Jeremiah 21:5,8: “I Myself will fight against you with an outstretched hand and with a strong arm, even in anger and fury and great wrath . . . Now you shall say to this people, ‘Thus says the LORD: “Behold, I set before you the way of life and the way of death.'”

July 19th, 2021 by Pastor Ed in devotional

The king of Judea, Zedekiah, asked Jeremiah if the Lord would be on their side when the king of Babylon, Nebuchadnezzar, attacked. God’s response made it clear that He was about to use the Babylonian army as an instrument of His discipline. Not only would the Babylonians be against them, but God would also be against them. It is never a good thing to have God Himself against you and what you are doing in your life. It can take a while to figure this simple truth out, but God desires to be our greatest support and advocate. But if we go against His will, He will become our greatest foe and worst nightmare.

God told them that He was bringing discipline on them for straying so far from His word and chasing after false gods. He warned them so they could see their error, confess their sins, and turn back to Him. God’s discipline is always meant to drive us back to Him, never to push us away. God is constantly looking for us to submit and recognize His right to absolute authority over us. As soon as we do, He forgives and gives us peace, even in the most difficult circumstances. God told them that their only hope for survival was to surrender to Nebuchadnezzar, but no matter what they did, Jerusalem was lost. Tough times were ahead of them, but God would be with them if they would simply surrender and accept His Lordship over their lives.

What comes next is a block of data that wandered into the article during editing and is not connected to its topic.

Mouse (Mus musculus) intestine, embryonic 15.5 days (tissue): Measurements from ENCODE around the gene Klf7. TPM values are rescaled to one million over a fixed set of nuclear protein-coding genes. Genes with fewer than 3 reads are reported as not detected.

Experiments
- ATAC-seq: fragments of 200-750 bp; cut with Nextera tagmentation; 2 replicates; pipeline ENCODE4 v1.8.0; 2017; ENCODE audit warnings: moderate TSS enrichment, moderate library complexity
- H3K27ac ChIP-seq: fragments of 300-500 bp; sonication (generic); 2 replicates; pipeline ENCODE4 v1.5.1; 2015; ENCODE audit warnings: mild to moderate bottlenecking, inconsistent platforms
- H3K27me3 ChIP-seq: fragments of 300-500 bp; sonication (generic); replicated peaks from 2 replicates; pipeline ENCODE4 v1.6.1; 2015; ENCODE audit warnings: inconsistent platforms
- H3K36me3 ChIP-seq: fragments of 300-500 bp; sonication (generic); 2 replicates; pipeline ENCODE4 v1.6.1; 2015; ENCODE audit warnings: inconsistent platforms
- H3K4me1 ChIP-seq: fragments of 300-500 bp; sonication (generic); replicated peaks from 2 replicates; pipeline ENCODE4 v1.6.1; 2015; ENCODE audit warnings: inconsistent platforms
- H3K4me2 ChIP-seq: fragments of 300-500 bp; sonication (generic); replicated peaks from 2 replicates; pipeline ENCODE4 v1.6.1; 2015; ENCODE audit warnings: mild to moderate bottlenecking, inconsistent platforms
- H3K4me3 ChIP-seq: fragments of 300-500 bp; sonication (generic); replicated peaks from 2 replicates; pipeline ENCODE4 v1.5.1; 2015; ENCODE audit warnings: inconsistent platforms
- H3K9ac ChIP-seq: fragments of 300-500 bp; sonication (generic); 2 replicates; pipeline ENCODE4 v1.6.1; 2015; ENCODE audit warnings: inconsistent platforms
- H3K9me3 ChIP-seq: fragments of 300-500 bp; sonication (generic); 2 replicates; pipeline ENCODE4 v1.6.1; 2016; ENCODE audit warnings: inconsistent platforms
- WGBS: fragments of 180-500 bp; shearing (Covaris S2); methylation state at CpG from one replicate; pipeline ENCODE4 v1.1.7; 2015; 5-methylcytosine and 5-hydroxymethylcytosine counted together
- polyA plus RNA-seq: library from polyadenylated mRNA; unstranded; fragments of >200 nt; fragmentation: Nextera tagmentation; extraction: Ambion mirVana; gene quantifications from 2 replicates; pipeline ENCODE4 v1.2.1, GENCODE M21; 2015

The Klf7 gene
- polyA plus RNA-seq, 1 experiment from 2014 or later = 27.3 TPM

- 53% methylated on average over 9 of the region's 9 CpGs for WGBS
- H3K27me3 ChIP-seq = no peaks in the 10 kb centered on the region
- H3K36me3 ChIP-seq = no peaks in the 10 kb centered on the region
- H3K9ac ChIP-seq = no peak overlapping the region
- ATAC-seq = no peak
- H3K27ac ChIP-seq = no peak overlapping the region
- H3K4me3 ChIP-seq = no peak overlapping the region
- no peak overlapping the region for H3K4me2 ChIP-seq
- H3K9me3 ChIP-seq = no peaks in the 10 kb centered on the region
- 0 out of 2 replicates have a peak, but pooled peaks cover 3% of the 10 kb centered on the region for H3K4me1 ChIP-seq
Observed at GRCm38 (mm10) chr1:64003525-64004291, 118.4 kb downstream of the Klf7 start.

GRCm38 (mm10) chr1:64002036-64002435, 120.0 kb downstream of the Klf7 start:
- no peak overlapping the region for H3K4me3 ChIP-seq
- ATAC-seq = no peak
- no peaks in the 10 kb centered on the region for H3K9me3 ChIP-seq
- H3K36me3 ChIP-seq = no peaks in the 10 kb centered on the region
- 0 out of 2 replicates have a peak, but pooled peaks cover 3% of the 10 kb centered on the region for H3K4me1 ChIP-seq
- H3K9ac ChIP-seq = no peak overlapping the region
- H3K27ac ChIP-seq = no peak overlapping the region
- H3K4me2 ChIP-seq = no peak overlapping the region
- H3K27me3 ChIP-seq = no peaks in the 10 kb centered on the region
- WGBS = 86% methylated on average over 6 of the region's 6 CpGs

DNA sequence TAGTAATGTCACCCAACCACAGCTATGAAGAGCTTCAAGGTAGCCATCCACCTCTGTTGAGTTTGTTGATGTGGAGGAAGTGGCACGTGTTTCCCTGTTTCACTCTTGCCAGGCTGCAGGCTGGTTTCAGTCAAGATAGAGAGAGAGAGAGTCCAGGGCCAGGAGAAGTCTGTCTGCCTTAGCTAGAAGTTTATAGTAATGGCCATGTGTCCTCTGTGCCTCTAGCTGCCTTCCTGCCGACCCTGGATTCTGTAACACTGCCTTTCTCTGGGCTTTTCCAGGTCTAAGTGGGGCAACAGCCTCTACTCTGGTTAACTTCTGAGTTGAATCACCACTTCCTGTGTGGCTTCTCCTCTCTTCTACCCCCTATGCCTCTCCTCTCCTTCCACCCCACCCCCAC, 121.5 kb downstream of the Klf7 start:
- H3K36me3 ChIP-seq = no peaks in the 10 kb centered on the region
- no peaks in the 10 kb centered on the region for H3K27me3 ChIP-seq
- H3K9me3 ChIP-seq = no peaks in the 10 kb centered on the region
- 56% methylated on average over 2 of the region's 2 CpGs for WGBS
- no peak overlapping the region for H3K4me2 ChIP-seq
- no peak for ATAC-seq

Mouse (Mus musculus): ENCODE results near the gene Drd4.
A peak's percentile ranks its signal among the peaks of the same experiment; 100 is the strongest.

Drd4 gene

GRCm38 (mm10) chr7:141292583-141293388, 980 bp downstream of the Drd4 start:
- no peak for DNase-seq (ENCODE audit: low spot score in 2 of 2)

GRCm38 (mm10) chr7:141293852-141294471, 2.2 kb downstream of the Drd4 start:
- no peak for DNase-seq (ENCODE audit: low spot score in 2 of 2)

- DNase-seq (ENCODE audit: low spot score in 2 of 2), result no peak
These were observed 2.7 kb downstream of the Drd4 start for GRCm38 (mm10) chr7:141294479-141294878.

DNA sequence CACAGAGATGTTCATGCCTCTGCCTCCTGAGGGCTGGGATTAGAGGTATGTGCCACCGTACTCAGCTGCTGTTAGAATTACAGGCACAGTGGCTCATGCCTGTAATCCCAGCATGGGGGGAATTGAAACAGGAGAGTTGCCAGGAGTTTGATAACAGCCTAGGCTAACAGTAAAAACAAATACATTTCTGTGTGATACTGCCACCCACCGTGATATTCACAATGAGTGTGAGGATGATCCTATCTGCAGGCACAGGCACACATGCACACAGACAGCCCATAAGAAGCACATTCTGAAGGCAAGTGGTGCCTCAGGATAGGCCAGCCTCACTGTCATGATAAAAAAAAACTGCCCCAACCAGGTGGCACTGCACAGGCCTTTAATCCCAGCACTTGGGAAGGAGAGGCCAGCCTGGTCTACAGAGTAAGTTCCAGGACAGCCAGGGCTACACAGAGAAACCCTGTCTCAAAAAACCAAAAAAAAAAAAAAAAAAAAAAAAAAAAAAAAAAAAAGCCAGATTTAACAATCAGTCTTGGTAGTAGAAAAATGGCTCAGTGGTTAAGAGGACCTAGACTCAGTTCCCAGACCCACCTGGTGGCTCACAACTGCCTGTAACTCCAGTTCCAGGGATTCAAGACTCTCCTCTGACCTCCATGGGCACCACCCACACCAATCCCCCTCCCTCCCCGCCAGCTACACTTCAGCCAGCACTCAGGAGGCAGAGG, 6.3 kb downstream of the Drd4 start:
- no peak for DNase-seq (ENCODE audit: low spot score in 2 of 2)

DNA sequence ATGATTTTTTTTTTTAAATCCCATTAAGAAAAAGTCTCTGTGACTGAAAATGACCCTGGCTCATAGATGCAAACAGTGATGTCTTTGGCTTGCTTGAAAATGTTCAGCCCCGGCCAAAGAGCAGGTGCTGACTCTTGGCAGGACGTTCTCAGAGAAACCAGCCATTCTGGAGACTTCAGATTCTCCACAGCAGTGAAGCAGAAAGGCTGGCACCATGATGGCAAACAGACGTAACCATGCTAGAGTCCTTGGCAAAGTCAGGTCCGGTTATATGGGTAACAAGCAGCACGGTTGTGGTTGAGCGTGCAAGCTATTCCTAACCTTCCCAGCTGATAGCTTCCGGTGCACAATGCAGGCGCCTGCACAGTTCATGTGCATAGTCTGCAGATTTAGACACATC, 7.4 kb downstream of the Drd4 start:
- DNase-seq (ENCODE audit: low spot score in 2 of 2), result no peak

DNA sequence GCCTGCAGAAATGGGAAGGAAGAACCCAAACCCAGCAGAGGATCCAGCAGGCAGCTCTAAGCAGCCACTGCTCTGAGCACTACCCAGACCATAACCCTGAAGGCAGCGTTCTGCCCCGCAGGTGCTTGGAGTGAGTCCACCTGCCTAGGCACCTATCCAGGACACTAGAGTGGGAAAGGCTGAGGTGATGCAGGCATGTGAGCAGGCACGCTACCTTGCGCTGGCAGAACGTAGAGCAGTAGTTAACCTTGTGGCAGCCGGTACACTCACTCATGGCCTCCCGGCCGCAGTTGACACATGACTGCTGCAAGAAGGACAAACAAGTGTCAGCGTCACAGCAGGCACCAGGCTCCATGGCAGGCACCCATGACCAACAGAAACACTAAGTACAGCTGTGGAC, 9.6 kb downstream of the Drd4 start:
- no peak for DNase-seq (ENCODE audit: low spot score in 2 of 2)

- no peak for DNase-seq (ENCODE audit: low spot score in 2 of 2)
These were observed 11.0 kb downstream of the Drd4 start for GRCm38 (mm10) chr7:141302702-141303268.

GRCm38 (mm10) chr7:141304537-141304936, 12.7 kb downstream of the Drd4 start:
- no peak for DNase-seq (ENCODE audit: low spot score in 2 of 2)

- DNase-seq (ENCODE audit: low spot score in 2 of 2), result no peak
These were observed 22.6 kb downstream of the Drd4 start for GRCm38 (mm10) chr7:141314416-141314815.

President Abraham Lincoln wrote a letter of pardon during the Civil War that illustrates this idea well. It is in the State House at Albany. It granted pardon to a deserter, and read:

Executive Mansion, Washington, D. C., Oct. 4, 1864. Upon condition that Roswell McIntyre of Co. E, Sixth Regiment of New York Cavalry, returns to his regiment and faithfully serves out his time, or until lawfully discharged, he is fully pardoned for any supposed desertion heretofore committed; this paper is his pass to his regiment, Abraham Lincoln.

Written across the side are the words:

Quartermaster’s office, N.Y. City, Oct. 22, 1864. Transportation furnished to Baltimore, Md. H. Brownson.

And then down at the left, this note is scribbled:

Taken from the body of R. McIntyre at the battle of Five Forks, Va., 1865.

The quitter had gone back and died like a man, with his pardon in his pocket. And so may all who turn away from God, but then turn back to Him again. They will be forgiven and commissioned again.

“LORD, we thank You that Your arms are always open wide, inviting prodigal sons and daughters back into fellowship with You.”